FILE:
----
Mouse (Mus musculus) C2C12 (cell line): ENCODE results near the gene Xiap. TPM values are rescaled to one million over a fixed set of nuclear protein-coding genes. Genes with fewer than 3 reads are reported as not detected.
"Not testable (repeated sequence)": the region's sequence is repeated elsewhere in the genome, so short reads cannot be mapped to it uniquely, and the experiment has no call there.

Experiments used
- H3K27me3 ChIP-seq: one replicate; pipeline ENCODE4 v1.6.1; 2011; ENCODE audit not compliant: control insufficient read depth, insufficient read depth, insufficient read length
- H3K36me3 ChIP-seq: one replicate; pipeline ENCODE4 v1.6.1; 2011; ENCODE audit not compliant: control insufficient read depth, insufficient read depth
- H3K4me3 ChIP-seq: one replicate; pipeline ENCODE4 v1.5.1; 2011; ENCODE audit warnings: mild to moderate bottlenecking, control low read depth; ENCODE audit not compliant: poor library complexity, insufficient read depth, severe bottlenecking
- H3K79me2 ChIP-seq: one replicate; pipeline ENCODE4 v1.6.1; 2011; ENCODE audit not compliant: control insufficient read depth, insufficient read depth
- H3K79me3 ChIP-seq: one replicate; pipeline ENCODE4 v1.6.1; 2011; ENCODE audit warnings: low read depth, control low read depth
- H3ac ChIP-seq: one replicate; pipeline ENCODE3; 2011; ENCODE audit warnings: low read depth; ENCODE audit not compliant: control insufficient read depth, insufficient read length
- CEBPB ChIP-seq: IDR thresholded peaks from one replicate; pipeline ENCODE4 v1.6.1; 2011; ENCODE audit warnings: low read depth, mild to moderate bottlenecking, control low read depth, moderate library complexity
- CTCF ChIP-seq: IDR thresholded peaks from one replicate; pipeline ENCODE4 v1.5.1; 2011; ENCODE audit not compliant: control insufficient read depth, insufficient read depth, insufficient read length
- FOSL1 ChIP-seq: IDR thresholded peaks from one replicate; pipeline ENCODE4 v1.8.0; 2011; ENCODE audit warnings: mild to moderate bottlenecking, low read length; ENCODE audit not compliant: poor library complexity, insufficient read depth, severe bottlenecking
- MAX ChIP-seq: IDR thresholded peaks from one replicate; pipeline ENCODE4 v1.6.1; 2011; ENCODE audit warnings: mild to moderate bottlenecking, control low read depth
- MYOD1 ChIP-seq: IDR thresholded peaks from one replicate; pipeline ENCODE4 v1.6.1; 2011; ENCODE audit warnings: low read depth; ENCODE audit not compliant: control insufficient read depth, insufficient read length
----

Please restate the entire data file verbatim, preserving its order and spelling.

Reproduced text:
Mouse (Mus musculus) C2C12 (cell line): ENCODE results near the gene Xiap. TPM values are rescaled to one million over a fixed set of nuclear protein-coding genes. Genes with fewer than 3 reads are reported as not detected.
"Not testable (repeated sequence)": the region's sequence is repeated elsewhere in the genome, so short reads cannot be mapped to it uniquely, and the experiment has no call there.

Experiments used
- H3K27me3 ChIP-seq: one replicate; pipeline ENCODE4 v1.6.1; 2011; ENCODE audit not compliant: control insufficient read depth, insufficient read depth, insufficient read length
- H3K36me3 ChIP-seq: one replicate; pipeline ENCODE4 v1.6.1; 2011; ENCODE audit not compliant: control insufficient read depth, insufficient read depth
- H3K4me3 ChIP-seq: one replicate; pipeline ENCODE4 v1.5.1; 2011; ENCODE audit warnings: mild to moderate bottlenecking, control low read depth; ENCODE audit not compliant: poor library complexity, insufficient read depth, severe bottlenecking
- H3K79me2 ChIP-seq: one replicate; pipeline ENCODE4 v1.6.1; 2011; ENCODE audit not compliant: control insufficient read depth, insufficient read depth
- H3K79me3 ChIP-seq: one replicate; pipeline ENCODE4 v1.6.1; 2011; ENCODE audit warnings: low read depth, control low read depth
- H3ac ChIP-seq: one replicate; pipeline ENCODE3; 2011; ENCODE audit warnings: low read depth; ENCODE audit not compliant: control insufficient read depth, insufficient read length
- CEBPB ChIP-seq: IDR thresholded peaks from one replicate; pipeline ENCODE4 v1.6.1; 2011; ENCODE audit warnings: low read depth, mild to moderate bottlenecking, control low read depth, moderate library complexity
- CTCF ChIP-seq: IDR thresholded peaks from one replicate; pipeline ENCODE4 v1.5.1; 2011; ENCODE audit not compliant: control insufficient read depth, insufficient read depth, insufficient read length
- FOSL1 ChIP-seq: IDR thresholded peaks from one replicate; pipeline ENCODE4 v1.8.0; 2011; ENCODE audit warnings: mild to moderate bottlenecking, low read length; ENCODE audit not compliant: poor library complexity, insufficient read depth, severe bottlenecking
- MAX ChIP-seq: IDR thresholded peaks from one replicate; pipeline ENCODE4 v1.6.1; 2011; ENCODE audit warnings: mild to moderate bottlenecking, control low read depth
- MYOD1 ChIP-seq: IDR thresholded peaks from one replicate; pipeline ENCODE4 v1.6.1; 2011; ENCODE audit warnings: low read depth; ENCODE audit not compliant: control insufficient read depth, insufficient read length